Video capture is at 1080p and unstabilised in any way, which is probably a limitation of the chipset and GPU, but you do get stereo audio capture (something you don’t get on the latest iPhone) and you get the same ‘Pro’ mode where you can manually adjust white balance, exposure and focus.
Around the front is a very capable 8MP selfie camera with many of the same modes, plus ‘Perfect selfie’, where it takes several shots of your face from different angles and then lets you adjust various facial parameters, like eye size to make your selfies… err… actually a lot less than perfect. In my opinion. Still, again, this is all optional!
Now to the internals. A Kirin 655 chipset and 3GB of RAM do a great job of keeping everything ticking along smoothly, with 32GB of storage plus that optional microSD providing ample room for applications, games and media. Now that we’ve achieved 3GB RAM for even mid-priced models like this there really should be no performance issues or limitations. And, as usual for Huawei and EMUI, applications are largely closed in the background unless they’re on the opt-in list for preserving – this does take a little setting up if you’re geeky like me, but is worth it.
A couple of battery saving modes are also available, including an instant ‘ultra battery saving’ mode, which doesn’t need a lengthy set-up, as on the Samsung phones of late. Very nice when you’re almost out of power. The sealed battery is 3340mAh, which is large in this class of device and means a realistic two day battery life, or at least raring to go into the small hours on a night out, which is perfect for the target market.
Interestingly, there’s no support for 5GHz Wi-fi on the Honor 6X, presumably a limitation of the less-than-flagship class Kirin chipset – it’s a shame, since this higher Wi-fi frequency produces much more reliable results in our house. Happily, there is NFC, not always a given on budget Honor devices, which means that Android Pay can be installed and used – it would have been nice to see this installed by default, for new Android users.
Interface additions and updates
The Honor 6X comes with EMUI 4.1, along with a host of interface additions and twiddles. 4.1 is actually quite old, in that other Huawei-made phones already ship with EMUI 5, but this isn’t due to come to the Honor 6X until Q2 2017, which is a shame – in addition, the Android security patches are back at October 2016, so there’s clearly some update activity needed on Huawei and Honor’s part here.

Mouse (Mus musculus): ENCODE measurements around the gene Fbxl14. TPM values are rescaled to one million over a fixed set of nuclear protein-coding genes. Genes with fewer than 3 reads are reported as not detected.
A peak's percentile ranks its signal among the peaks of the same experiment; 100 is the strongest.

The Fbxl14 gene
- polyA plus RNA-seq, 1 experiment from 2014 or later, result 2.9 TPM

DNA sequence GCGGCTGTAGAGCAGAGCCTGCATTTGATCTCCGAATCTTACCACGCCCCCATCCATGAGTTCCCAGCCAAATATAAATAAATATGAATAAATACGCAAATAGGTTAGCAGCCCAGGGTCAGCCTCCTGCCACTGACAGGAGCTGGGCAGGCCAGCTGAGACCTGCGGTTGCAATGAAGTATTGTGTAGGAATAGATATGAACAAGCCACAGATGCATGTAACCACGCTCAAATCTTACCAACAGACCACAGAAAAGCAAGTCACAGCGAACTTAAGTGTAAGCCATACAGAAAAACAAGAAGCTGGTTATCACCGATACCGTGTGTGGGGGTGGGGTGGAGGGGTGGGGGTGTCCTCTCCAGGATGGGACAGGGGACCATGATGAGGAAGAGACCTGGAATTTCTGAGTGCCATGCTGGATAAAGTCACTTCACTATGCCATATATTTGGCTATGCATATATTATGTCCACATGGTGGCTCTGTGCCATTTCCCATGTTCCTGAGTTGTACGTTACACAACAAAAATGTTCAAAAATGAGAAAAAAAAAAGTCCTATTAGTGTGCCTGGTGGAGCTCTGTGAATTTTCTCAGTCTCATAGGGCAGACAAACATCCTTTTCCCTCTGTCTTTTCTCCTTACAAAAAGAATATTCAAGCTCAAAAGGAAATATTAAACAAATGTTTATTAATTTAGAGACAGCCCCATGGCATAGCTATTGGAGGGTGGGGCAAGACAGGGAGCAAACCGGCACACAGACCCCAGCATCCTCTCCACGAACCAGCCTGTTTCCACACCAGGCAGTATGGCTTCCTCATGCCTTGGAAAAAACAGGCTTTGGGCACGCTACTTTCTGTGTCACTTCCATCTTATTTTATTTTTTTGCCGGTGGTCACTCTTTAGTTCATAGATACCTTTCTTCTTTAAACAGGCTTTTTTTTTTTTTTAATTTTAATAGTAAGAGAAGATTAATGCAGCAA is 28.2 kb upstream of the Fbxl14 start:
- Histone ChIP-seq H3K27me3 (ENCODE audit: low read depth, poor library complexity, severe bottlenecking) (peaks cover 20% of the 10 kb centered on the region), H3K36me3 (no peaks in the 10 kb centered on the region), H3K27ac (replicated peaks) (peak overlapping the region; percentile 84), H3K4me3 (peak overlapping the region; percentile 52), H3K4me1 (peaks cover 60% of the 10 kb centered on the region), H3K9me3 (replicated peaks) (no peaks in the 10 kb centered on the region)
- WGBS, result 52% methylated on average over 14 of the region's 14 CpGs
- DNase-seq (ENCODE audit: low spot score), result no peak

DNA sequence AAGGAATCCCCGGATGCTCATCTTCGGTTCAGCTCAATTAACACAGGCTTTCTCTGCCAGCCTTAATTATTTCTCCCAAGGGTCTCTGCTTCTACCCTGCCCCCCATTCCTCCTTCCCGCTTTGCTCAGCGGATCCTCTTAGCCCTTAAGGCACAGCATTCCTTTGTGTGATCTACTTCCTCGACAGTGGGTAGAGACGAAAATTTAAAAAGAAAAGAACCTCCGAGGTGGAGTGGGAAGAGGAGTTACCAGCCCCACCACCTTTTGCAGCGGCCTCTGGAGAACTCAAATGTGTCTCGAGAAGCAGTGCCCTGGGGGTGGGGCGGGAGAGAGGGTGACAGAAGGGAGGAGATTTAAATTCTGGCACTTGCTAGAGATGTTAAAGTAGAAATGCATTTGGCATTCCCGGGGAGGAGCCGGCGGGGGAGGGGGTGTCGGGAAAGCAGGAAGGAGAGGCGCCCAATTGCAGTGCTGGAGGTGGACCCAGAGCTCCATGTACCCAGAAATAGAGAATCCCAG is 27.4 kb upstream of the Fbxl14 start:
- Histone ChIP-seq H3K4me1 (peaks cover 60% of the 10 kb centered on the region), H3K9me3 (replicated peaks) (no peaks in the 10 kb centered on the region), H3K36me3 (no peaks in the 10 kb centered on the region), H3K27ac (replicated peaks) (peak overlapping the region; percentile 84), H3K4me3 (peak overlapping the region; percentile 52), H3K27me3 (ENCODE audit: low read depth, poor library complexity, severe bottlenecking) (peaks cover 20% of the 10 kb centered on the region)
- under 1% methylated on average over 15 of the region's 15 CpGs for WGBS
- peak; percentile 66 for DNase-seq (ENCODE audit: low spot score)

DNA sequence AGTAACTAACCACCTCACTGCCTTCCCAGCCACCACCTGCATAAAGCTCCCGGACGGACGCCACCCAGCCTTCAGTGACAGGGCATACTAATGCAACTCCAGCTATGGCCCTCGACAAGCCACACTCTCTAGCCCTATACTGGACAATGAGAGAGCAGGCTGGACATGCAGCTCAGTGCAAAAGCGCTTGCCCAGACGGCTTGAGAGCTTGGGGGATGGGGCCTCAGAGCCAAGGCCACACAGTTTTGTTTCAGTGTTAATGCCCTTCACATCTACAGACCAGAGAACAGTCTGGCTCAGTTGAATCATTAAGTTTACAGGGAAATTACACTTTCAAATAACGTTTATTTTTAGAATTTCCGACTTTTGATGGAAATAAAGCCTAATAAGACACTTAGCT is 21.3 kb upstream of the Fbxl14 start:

There’s too much that’s different to stock Android to list here, but let’s get past the lack of an app drawer (I’m equally happy without one, iPhone-style) and look at a couple of the additions. For starters, there’s the ‘floating dock’, a draggable shortcuts spot, mimicking the navigation bar, an idea we saw recently in the Xiaomi Mi Mix with ‘Quick Ball’, although the idea isn’t fully baked here as you can’t also dismiss the original nav bar, making the floating dock less of a unique feature than it should be.
You can, as usual with EMUI, customise the navigation bar to some degree, with a choice of a handful of layouts, so no more ‘but the back button’s on the wrong side’ complaints.
Then there’s ‘Scrollshot’, an extension to the built-in Screenshot function – tap it after grabbing a screen and then the interface scrolls and captures automatically, perhaps getting the whole of a web page or app listing.
The split screen interface we started to see in Android 6 is now in the various manufacturer skins, of course, and EMUI’s version works, albeit only with a handful of the supplied applications. On even a 5.5” display, mind you, it’s never comfortable manipulating a touch interface – after all, each app ends up with less than a 3.5” screen to itself. Let’s keep split screen for 6”+ phablets and tablets, please.
As usual with EMUI and Huawei, quite a few of the Google core applications are duplicated on the Honor 6X, so that’s Gallery, Music, Videos, and Calendar, to name but four. Yet the Google originals are all here too, in the Google home screen folder. Back in the day, such duplications were for ecosystem plays (I’m looking at you, Sony and Samsung) but all I can think of these days is that the Huawei written versions are less reliant on online status and so might work better for users in less Internet-drenched parts of the world.
In fairness, the EMUI application versions are usually more fully featured, so dozens of edit options in Gallery for example, a business card scanner in Contacts, and a harassment filter in Messaging.
Bundled with the Honor 6X (at least here in the UK, the package may vary in other countries) are: Huawei’s Vmall virtual Store, Facebook, Twitter, Booking.com Hotels, News Republic, Opera, Instagram, TripAdvisor, Mopria Print Service, a popular set of applications that new users will generally be glad to see. Plus three games, Asphalt Nitro, Dragon Mania and Spider-Man: Ultimate Power, plus a shortcut to the Gameloft games store.
None of this is too offensive and makes sense on a lower priced handset, where Honor (in this case) tries to make a few extra bucks in licensing per handset from major publishers.
The Honor 6X is a terrific little phone – I say ‘little’ despite the ‘phablet’-class 5.5” screen, because it’s still very manageable in the hand, thanks to the thin bezels. And ‘little’ because its ambitions don’t rise into flagship territory. Yet it somehow manages to do everything one would want a smartphone to do, with surprisingly little fuss, zero complaining, and it comes in at a third the price of a Galaxy S7 edge.
That I have to resort to picking on its choice of charging and data port as its biggest weakness is something of a testament to how good the rest of the phone is. If the 6X had USB Type C and compatibility with all the chargers, cables and accessories that we’re all going to be buying this year then it would have my unreserved recommendation. As it is, I’m simply going to say that I like the Honor 6X very much (though maybe not in the gold here). And so will everyone in the ‘digital natives’ target market.